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Immigration Law

Henderson and Lee Law Corporation represent clients in a variety of immigration law cases.

Our immigration advocacy includes representing clients in helping people who have been refused a study or work permit in Canada, opposing removal orders, appeals based on humanitarian and including judicial review at the Federal Court of Canada.  We have experience successfully representing both private clients and corporations in these areas area.

Hiring a lawyer can remove much of the uncertainty and anxiety from the process. There is no one-size-fits-all immigration solution.  If your immigration application has been refused or met the difficult issues, please contact Daniel Henderson or Chen Shen.


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Frequently Asked Questions

Q: What is immigration fraud?

A: It’s a serious crime to lie, or to send false or misleading information or documents to Immigration, Refugees and Citizenship Canada (IRCC) and/or Canada Border Services Agency (CBSA), no matter by yourself or through an immigration agent. This is fraud.

Each year, many people are excluded from entering or staying in Canada for participating in such immigration fraud.

If you involve in immigration fraud, the immigration authority may:

  • forbid you from entering Canada for at least 5 years;

  • refuse your immigration application for permanent residence, work, study, or stay in Canada;

  • give you a permanent record of fraud with Canadian immigration authorities;

  • take away your status as a permanent resident or Canadian citizen;

  • have you charged with a crime; or

  • remove you from Canada.

As an applicant, you are responsible for all the information in your application, even if your representative/immigration agent completes it for you, with or without your acknowledgment.

Be beware of immigration agents who advise you to lie on your application or has a history of instructing other people to provide false information. His/her behaviors may cause you involved in an immigration fraud which would put you at risk of not only losing the money you have paid to the crooked agent but also losing your status or being banned from entering Canada. 


Q: How much are your fees?

A: Not every case is the same, the legal fees take into account your immigration goal and the complexity of the case in a cost-effective manner. Remember, our goal is to make the process simple and affordable!


Q: What’s the difference between an immigration lawyer and an immigration consultant?

A: Immigration lawyers are also able to attend immigration interviews with you and can advocate for your application in a Canadian court of law in the rare case that your application is brought under judicial review.

While immigration consultants are legally able to represent you, only lawyers are allowed to advocate on your behalf in federal court, in the event that it is required.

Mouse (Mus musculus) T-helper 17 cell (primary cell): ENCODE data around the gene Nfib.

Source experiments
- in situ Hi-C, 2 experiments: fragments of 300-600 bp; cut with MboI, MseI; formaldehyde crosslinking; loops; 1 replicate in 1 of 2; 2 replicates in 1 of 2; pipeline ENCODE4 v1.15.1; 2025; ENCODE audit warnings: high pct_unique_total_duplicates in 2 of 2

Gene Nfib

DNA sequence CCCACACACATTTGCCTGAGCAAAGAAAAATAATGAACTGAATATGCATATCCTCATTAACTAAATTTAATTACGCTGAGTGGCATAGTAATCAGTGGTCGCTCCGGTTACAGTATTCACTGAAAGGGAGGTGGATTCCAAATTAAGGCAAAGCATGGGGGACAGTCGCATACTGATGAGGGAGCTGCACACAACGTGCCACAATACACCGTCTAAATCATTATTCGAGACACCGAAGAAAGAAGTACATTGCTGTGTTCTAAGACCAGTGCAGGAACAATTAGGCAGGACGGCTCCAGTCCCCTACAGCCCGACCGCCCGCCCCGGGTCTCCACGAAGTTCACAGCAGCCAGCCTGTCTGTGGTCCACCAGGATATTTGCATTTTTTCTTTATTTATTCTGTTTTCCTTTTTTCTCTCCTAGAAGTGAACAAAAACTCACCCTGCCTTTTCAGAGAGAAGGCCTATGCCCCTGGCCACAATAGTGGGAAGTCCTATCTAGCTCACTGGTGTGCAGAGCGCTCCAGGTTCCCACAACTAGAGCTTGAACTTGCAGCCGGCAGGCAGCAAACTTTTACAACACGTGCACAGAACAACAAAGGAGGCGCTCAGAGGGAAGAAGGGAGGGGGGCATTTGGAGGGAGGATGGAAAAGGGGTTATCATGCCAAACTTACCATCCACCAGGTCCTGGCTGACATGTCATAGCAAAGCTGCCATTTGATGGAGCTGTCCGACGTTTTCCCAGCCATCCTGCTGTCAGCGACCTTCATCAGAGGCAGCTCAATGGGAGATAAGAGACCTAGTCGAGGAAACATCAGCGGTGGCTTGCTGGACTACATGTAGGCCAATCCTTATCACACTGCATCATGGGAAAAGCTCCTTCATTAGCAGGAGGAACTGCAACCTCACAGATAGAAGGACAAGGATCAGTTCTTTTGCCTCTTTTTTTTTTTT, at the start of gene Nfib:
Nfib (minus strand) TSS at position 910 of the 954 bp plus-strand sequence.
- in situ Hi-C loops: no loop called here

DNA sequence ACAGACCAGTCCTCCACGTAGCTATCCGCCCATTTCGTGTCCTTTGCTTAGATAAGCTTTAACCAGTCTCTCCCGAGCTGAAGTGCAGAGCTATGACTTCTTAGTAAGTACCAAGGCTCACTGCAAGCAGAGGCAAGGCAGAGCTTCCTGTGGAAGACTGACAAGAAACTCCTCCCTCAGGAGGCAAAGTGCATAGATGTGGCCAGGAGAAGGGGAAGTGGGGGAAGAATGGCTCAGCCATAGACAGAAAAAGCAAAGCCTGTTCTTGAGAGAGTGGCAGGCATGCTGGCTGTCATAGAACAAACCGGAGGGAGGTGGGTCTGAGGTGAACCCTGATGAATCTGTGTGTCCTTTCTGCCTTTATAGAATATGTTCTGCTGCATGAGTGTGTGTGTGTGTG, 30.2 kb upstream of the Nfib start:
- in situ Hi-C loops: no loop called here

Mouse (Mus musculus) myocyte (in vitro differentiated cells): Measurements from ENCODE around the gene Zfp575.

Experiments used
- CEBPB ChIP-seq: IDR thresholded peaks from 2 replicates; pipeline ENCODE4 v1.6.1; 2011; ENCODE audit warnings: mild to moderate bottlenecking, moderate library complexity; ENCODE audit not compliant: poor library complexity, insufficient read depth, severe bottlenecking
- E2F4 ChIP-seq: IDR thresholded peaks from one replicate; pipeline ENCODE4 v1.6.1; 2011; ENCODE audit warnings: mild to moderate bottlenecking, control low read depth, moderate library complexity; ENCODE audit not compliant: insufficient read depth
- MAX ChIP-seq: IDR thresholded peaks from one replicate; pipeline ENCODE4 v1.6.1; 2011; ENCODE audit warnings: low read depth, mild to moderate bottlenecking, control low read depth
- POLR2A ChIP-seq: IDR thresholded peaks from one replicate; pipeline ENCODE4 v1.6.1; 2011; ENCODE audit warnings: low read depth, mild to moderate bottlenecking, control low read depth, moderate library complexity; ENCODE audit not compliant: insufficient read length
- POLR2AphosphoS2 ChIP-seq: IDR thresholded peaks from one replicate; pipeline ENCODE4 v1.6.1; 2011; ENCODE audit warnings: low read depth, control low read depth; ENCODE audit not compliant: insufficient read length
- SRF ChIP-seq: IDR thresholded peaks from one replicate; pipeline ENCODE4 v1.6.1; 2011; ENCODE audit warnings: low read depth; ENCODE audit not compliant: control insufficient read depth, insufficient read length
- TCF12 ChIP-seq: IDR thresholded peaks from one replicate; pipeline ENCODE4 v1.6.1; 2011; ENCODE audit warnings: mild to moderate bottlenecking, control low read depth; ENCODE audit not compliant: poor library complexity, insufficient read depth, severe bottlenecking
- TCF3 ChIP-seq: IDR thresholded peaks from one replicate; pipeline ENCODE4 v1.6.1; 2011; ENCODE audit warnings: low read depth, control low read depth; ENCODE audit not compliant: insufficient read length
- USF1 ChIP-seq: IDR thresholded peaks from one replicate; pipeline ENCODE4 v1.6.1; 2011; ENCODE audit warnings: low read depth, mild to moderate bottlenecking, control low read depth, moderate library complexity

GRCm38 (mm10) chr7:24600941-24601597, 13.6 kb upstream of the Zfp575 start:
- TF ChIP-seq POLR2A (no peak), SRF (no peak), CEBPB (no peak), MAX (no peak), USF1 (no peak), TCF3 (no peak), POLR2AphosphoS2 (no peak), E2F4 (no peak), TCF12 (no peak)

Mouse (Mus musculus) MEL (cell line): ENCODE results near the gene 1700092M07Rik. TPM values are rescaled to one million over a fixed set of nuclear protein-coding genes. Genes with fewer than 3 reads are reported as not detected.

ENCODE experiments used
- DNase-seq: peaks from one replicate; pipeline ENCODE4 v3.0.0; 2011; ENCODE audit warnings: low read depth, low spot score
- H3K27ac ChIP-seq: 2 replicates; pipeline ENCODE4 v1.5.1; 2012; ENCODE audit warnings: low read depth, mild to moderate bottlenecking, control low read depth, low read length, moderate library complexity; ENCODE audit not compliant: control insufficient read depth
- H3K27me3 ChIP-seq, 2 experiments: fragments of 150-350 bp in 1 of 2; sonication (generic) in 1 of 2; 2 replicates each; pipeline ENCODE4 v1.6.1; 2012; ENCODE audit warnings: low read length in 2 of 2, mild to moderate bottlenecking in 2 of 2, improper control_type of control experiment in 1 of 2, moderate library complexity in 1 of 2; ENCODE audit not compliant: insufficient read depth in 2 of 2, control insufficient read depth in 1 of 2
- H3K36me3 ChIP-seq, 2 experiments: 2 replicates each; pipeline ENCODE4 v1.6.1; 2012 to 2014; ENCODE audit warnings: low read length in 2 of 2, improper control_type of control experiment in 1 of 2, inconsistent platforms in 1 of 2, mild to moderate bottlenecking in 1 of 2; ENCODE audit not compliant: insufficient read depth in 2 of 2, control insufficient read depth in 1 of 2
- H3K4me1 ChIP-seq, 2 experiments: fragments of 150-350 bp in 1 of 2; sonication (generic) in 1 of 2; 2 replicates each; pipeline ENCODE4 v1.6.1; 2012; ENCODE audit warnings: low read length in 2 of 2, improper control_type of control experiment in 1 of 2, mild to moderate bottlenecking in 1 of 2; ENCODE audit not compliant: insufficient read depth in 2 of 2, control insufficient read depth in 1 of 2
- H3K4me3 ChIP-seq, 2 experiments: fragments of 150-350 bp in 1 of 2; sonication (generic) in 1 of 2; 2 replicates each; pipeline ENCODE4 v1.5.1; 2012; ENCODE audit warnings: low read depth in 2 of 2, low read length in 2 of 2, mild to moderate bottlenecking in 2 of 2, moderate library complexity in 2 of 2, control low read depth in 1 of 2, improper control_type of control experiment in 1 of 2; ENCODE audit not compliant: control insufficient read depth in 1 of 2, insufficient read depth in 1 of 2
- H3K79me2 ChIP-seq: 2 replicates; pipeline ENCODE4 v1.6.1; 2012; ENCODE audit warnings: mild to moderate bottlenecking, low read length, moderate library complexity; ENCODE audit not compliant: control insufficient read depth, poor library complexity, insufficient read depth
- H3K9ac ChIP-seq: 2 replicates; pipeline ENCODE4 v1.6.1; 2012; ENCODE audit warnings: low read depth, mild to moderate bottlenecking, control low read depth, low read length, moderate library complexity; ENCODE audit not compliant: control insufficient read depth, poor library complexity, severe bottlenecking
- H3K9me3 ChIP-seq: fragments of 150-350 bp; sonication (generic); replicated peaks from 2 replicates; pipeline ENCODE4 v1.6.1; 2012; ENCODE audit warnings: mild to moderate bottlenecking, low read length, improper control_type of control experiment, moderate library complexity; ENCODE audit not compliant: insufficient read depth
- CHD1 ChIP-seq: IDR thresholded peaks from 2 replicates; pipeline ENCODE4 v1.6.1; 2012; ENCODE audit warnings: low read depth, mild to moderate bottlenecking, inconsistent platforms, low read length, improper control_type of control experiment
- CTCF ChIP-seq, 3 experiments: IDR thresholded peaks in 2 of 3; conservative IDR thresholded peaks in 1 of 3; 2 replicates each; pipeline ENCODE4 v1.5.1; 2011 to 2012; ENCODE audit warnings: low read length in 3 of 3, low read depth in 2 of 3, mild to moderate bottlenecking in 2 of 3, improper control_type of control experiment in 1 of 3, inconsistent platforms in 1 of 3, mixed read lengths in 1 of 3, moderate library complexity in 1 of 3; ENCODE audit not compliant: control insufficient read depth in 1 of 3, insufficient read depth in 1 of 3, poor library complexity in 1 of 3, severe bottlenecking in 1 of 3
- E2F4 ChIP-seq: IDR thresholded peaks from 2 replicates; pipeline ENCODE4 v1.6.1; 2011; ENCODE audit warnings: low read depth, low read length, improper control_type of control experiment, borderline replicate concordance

Q: If I provide false documents or information, what should I do? If I didn’t do anything, what will happen?

A: DON’T DO IT!! Because if you lie on an application or in an interview with an Immigration, Refugees and Citizenship Canada (IRCC) officer, this is. Providing false or altered information on any type of immigration application – known as misrepresentation – is immigration document fraud.

If you send false documents or information, IRCC will refuse your application and may also:

  • forbid you from entering Canada for at least 5 years;

  • give you a permanent record of fraud with IRCC;

  • take away your status as a permanent resident or Canadian citizen;

  • have you been charged with a crime (which can result in imprisonment and/or fines); or

  • remove you from Canada.


Q: If I got refused my immigration/visa application, should I just reapply?

A: A detailed review of the initial application is necessary before you do anything else. You might need advice from a professional representative before making any decisions about your application. There is no mandatory waiting period for re-application – unless otherwise noted, you may apply again for a visa at any time after your first rejection. However, sending the same application a second time without additional information is likely to result in rejection for the same reasons as the first.


Q: What happens if I got a criminal charge and my status is PR, or study or work permit?

A: If you are charged with a crime in Canada, you have a right to a trial in criminal court. At the trial, a lawyer for the government will try to prove that you are guilty beyond a reasonable doubt. If they cannot prove this, then the court will find you not guilty.

Be sure you know what kind of immigration status you have here. If a permanent resident is charged with a crime, the police will report this fact to the Canada Border Services Agency (CBSA). From this point forward, the CBSA will investigate the severity of the crime and determine what effect it will have on the individual’s immigration status. It may lead immigration authorities to take steps to get a "removal order" against you. This is an order to remove you from Canada to another country. Be sure that you find a lawyer or law firm providing services in both Criminal and Immigration law.

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